Suppression on a unit accumulates easily so you naturally spread out your forces.  You will NOT see kill stacks of men occupying hexes at a WW1 density with large sections of unoccupied terrain between them.  The system is realistic and encourages realistic tactics.

Of course, suppression wears off easily.  If you stop shooting at a unit, they quickly begin to fire back. 

Proficiency is another big element to talk about, but this answer is long enough.

OBGB: Having not played the game I can't say for certain but the game looks to play fast from a combat perspective. By that I mean it seems pretty apparent what a unit needs to do to succeed, is that a fair guess?

Yes, especially since you only ever use a few units at a time.  The game is designed to play on the fly and make quick decisions about a handful of troops.

OBGB: The biggest selling point for me is the ability to follow the 101st throughout the war with the various scenarios. Do you know how many will make the final game?

Should be 18.

OBGB: What do you think sets Band of Brothers apart from other squad level games?

Simple realism.  If it is not the simplest WW2 tactical wargame (5-6 pages of infantry rules and a few more for tanks, guns and artillery), it has to be close.  Simple usually means abstract, but I think this game is the most realistic.  I won't go into all the detail here, but I have extensive designer notes in the rules.  If you are interested, please read them.  They are almost as long as the rules themselves and they explain the reason behind a lot of my design decisions.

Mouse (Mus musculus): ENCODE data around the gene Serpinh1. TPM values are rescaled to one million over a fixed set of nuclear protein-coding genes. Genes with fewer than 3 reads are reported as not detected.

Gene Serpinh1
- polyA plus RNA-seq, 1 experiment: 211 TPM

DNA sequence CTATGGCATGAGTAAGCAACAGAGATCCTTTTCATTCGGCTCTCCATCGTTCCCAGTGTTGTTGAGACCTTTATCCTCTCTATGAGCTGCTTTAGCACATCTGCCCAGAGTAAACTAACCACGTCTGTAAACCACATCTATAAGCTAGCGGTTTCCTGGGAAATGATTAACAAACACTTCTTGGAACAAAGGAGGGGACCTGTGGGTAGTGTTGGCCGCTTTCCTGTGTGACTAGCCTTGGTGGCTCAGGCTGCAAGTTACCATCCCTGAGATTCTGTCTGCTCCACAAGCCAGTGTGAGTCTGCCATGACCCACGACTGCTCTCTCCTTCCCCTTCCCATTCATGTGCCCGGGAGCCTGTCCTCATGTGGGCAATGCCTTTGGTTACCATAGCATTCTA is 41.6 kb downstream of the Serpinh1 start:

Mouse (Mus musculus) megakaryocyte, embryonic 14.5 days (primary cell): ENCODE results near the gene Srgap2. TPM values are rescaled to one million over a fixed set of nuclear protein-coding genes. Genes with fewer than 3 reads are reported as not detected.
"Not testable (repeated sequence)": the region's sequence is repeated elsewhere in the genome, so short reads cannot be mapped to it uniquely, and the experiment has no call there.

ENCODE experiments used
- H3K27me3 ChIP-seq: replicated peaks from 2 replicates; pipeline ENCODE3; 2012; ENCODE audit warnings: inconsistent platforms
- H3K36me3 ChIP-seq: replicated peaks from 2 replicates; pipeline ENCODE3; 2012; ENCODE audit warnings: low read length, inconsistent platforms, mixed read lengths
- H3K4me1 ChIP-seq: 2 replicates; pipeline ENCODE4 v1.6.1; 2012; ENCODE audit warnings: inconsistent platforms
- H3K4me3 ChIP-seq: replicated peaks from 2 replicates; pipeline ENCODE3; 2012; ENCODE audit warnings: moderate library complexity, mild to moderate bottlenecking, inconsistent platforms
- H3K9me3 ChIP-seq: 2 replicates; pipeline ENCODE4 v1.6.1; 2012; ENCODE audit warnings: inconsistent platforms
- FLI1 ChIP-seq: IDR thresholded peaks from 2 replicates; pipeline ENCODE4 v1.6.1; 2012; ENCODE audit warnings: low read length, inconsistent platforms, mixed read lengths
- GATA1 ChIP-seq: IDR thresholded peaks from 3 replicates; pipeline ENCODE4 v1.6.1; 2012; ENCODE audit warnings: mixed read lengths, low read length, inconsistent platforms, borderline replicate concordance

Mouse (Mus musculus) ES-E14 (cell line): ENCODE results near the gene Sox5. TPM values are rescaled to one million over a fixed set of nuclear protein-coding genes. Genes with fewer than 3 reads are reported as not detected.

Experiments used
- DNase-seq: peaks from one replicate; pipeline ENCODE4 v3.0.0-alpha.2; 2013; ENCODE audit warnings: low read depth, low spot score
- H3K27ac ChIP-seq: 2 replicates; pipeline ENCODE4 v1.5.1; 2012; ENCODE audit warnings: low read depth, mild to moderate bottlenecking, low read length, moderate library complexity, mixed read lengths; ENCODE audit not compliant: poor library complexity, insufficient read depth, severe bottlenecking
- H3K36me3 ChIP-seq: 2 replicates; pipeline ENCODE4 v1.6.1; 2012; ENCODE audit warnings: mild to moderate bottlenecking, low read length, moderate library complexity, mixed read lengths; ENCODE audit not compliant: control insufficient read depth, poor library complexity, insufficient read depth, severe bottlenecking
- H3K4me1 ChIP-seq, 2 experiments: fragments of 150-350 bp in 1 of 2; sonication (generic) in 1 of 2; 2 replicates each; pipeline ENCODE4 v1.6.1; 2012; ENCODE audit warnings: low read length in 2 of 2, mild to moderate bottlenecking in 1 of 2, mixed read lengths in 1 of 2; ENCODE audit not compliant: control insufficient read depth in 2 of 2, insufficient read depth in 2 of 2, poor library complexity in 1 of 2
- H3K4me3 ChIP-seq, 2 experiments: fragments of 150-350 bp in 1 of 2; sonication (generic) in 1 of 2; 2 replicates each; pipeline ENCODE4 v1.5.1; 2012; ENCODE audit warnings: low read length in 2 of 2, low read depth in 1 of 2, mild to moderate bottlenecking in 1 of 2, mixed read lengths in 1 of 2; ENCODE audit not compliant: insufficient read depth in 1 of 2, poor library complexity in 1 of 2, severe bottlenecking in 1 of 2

OBGB: Do you have anything your currently working on you want to share with us?

The two projects most occupying my time now are the expansions to Space Empires and Band of Brothers.  I'm not ready to divulge all that is in the SE expansion, but the next module for Band of Brothers will focus on the 11th Panzer division in Russia.

In addition to that I have a number of games that are in various stages of completion -

  • Rommel's Obsession - the battle of Crusader
  • Medieval Empires - multiplayer medieval wargame
  • Time Changer - a family euro
  • Starships - a clever, family, space game
  • No name yet - A starship fleet combat game
Plus a couple of more.

OBGB: Finally what games are you playing now?

Of late my wargame playing time has been eaten up by design time.  When it comes to available time, I usually have to make a choice between playing a wargame or working on a wargame design.  With both designs going to print and with expansions in the works, I haven't played many wargames in the last couple of months.  That means most of my game playing of late has involved euros with the whole family.  I also work with kids outside my family and have spent some of my time teaching games to teens.  Some of the most recent - Galaxy Trucker, Space Alert, Endeavor, Glen More, 7 Wonders.

What wargames do I want to get on the table soon?  Besides my own designs - Hammer of the Scots (one of my all time favorites), Twilight Struggle, Hannibal and a few others are on deck.

Again we would like to thank Jim for his time and we eagerly await the release of both games. Check back in the future forimpressions on both of these games and more designer interviews.